Museum hosts club for young students to promote science


Spike’s Club students line up to go explore the ancient life gallery at Sam Noble Museum of Natural History on Feb. 1, 2018, in Norman.


Elementary students are developing a love for the natural world as they participate in a monthly after-school program that promotes science hosted by a local history museum.

The program’s Spikes Club instructors at the Sam Noble Oklahoma Museum of Natural History in Norman said the focus on the ice ages will help the young students understand what it was like to live at the time of the ice ages.

“[They] will go into our hall of ancient life gallery, and they will explore,” said Carrie McKenzie, who is Sam Noble’s public programs coordinator and one of the Spike’s Club instructor instructors.

“While they’re doing free exploration in the gallery there are guiding questions, so they will be looking for evidences of ice ages,” said McKenzie referring to that month’s topic. “The questions asked will sort of lead them to the conclusion that there has been more than one ice age and that an ice age does not mean that the entire earth is covered in ice.”

Spike’s Club is a monthly after-school program that allows children from ages 6 to 9 explore the natural world through activities at the museum. It averages about 20 participants each month, and it is taught by two instructors.

Every month, the club teaches students about different science topics that exist throughout the museum.

When the students aren’t exploring exhibits, they’re learning about science through making crafts and doing science experiments.
In addition to promoting science education, Spike’s Club also allows students to make new friends outside of school.

“Every class we sit down and introduce ourselves in case there are any new kids,” McKenzie said.

Despite that, McKenzie said every session has a lot of repeat attendance, so the kids have really gotten to know each other and develop different types of friend groups.

“They meet people that they might not know because they’re all from different schools,” she said.

Due to the time and location of the program, it mainly attracts students from the Norman community, according to McKenzie.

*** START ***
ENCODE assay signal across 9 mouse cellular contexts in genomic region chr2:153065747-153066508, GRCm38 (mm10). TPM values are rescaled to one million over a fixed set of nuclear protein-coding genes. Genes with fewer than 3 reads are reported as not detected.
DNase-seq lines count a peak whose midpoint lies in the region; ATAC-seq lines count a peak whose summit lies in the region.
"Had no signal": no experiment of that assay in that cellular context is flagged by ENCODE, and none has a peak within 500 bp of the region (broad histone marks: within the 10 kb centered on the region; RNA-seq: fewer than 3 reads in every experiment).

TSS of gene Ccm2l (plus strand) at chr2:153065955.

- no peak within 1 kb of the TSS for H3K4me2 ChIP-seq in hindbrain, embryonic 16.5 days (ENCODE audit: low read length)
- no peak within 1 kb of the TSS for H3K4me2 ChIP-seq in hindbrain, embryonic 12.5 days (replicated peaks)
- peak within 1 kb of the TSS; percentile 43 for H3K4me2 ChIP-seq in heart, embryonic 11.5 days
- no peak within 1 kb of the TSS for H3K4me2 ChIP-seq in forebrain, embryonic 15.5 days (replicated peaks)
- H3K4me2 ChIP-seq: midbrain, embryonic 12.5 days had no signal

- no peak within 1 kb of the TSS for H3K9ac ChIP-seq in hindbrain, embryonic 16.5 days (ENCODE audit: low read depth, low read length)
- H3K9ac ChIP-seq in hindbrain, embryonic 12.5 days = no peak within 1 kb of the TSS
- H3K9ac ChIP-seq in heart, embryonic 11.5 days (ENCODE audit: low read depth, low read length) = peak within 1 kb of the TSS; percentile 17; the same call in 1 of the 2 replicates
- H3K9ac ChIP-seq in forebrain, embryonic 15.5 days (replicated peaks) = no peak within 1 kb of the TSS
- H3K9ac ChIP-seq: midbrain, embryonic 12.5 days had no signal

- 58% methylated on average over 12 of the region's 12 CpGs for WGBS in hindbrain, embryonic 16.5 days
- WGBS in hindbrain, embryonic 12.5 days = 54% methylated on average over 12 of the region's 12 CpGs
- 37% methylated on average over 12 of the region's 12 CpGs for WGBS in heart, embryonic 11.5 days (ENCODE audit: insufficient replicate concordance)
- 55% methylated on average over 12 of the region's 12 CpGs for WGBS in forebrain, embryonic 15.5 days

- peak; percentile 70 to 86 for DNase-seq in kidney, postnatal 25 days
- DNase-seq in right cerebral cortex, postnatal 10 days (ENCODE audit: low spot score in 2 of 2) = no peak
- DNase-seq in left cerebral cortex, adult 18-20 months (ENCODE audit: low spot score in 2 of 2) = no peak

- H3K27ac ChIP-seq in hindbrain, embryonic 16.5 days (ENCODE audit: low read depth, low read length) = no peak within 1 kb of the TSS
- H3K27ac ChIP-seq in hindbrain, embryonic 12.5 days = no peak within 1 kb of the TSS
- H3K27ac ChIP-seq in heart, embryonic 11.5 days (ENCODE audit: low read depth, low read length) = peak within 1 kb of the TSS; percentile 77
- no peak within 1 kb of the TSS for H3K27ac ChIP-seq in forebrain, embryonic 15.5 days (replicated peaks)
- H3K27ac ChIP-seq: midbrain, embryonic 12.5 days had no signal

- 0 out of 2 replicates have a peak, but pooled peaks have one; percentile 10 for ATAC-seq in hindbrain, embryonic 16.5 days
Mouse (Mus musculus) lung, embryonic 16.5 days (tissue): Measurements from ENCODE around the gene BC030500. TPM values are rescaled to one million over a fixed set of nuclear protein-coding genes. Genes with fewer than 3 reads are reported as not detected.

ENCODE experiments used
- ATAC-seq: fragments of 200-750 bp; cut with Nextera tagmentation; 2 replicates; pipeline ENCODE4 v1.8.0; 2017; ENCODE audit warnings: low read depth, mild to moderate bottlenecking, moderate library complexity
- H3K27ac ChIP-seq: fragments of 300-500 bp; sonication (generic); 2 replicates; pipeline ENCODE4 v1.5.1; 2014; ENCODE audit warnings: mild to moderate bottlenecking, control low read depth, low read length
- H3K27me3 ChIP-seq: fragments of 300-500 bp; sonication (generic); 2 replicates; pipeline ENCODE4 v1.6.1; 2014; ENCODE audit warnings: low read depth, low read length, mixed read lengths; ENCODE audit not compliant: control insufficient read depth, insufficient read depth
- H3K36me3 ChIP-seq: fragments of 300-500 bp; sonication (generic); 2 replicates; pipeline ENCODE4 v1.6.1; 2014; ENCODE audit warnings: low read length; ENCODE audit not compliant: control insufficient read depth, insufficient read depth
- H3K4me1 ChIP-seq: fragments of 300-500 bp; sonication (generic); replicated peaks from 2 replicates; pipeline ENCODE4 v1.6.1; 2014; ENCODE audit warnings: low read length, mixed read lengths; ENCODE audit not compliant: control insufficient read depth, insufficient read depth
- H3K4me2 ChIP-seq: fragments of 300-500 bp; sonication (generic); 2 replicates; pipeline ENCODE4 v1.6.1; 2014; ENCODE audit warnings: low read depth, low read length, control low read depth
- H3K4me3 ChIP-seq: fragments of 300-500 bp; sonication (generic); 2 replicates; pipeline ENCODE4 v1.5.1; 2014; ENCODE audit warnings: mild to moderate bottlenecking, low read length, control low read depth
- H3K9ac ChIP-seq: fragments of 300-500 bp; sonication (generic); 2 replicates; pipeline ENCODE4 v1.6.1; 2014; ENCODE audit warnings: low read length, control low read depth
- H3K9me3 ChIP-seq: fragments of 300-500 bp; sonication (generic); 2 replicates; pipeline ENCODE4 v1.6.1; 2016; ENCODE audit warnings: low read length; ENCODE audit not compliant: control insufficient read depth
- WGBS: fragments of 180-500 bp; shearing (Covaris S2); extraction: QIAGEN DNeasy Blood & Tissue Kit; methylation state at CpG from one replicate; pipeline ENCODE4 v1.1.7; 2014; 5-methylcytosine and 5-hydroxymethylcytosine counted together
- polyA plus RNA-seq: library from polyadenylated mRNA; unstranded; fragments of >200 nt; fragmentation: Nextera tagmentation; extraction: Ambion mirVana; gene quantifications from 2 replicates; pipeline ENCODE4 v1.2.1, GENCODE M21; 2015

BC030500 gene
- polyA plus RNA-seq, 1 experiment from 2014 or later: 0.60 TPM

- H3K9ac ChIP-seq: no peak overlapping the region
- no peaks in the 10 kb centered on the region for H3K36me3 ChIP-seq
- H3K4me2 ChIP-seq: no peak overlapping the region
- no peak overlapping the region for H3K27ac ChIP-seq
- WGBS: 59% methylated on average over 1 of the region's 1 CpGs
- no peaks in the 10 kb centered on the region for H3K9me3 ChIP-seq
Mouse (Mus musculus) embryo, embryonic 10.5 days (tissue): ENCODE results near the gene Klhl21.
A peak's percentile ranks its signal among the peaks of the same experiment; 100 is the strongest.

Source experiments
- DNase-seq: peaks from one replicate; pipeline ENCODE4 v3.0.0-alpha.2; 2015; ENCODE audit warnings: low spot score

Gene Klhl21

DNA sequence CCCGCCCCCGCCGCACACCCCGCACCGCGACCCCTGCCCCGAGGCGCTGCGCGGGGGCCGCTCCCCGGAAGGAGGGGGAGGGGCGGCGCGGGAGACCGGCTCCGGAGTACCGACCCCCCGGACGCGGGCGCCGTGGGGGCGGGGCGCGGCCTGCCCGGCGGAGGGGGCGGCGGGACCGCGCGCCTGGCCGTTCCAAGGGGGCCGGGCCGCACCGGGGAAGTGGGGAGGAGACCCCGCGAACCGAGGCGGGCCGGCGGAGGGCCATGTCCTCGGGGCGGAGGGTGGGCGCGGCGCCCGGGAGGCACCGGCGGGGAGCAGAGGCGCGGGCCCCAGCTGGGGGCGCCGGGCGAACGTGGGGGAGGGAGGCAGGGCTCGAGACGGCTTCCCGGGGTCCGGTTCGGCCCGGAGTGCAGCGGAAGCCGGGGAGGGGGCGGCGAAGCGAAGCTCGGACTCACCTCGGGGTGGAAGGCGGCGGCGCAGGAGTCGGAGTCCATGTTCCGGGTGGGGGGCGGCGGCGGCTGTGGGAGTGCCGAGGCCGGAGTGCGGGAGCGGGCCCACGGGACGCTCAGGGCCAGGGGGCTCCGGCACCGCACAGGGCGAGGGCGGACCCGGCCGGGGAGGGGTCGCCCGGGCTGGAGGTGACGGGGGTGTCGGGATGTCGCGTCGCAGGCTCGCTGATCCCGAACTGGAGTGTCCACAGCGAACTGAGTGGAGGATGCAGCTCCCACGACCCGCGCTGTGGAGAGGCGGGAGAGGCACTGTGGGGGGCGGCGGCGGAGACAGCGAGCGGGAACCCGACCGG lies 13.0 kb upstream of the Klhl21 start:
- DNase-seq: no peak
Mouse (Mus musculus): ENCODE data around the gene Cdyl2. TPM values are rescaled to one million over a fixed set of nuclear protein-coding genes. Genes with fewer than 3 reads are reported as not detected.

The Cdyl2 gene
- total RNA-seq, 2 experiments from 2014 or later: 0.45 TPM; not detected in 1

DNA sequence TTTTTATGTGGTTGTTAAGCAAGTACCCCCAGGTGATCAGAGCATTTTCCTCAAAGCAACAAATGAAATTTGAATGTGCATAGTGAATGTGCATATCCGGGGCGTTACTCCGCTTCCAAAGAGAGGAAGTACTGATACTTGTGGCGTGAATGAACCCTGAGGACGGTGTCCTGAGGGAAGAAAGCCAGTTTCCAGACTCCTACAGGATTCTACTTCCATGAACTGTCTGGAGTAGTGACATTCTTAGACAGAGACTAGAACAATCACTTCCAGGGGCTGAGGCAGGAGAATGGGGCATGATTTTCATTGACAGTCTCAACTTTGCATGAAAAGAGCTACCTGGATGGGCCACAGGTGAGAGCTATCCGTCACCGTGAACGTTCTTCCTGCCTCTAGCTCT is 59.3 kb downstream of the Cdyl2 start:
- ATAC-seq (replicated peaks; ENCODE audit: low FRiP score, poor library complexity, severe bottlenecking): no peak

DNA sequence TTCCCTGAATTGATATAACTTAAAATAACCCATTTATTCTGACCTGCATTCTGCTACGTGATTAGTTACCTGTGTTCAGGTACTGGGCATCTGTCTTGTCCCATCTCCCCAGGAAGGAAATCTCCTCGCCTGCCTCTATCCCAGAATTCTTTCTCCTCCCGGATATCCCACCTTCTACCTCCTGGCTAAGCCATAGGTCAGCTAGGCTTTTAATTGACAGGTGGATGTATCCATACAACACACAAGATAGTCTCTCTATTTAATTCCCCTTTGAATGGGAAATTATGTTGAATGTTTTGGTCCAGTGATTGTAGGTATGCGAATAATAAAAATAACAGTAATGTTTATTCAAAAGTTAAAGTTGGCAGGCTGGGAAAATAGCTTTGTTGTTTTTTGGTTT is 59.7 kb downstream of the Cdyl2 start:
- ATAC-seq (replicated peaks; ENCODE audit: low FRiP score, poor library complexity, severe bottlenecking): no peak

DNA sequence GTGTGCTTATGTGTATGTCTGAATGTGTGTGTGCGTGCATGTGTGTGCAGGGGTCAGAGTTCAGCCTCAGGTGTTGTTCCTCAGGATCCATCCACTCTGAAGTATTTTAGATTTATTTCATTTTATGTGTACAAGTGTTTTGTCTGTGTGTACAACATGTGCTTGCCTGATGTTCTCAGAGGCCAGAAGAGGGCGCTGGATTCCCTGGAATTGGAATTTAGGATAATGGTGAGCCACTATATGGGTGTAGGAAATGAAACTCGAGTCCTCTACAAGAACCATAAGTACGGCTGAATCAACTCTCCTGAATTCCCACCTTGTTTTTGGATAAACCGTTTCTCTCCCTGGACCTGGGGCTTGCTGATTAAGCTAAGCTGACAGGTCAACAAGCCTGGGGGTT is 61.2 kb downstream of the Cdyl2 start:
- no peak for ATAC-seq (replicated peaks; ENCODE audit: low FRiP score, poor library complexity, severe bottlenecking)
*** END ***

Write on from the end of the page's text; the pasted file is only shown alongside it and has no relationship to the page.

“Since it is right after school we typically get a lot of Norman kids, as opposed to our weekend activities, where we might get a larger radius,” said McKenzie.

McKenzie said students might travel from Edmond or Tulsa for weekend programs because there are less time constraints for them then than on the weekdays.

Dawn Jackson sits in on Spike’s Club every month to watch her daughter Eris Jackson, an elementary school student from Norman, in class. Dawn sits the back of the room away from all of the activities.

“She has type 1 diabetes,” said Jackson, talking about her daughter. “In case she needs something, I’ll be here.”
Eris’s illness doesn’t stop her from enjoying the program, though.

“She really likes coming to this museum and has very much enjoyed the classes,” Jackson said. “We’ve been coming here for about a year.”
Eris was among 18 other Norman-area elementary school students enrolled in Spike’s Club this month.

Although she had fun the entire evening, Eris thinks the best part about this month’s Spike’s Club was when she got to imagine what life was like during the ice ages.

“My favorite part was coloring about the ice age,” she said.

Spike’s Club students line up to go explore the ancient life gallery at Sam Noble Museum of Natural History in Norman.

Josie Wagoner Garrard, Sam Noble’s outreach coordinator and the second Spike’s Club instructor, said the best part about the program is that students like Eris get to see and experience the museum in a unique way.

​“They get to do experiments,” said Garrard. “They get to do projects. They get to go out in the exhibits with nobody else there and really just get a different point of view of the museum. It’s a lot of fun.”

Spike’s Club is open to the public, but it costs $10 for members of the Sam Noble Museum and $15 for non-members, but financial assistance is available for families who qualify. To qualify for financial assistance, families also have to qualify for the free or reduced lunch program at their schools.

Students must register online, and advance registration is required because space is limited. The program typically takes place 4 p.m. to 6 p.m. on the first Thursday of the month.

For more information about Spike’s Club and details on how to register for the program, visit .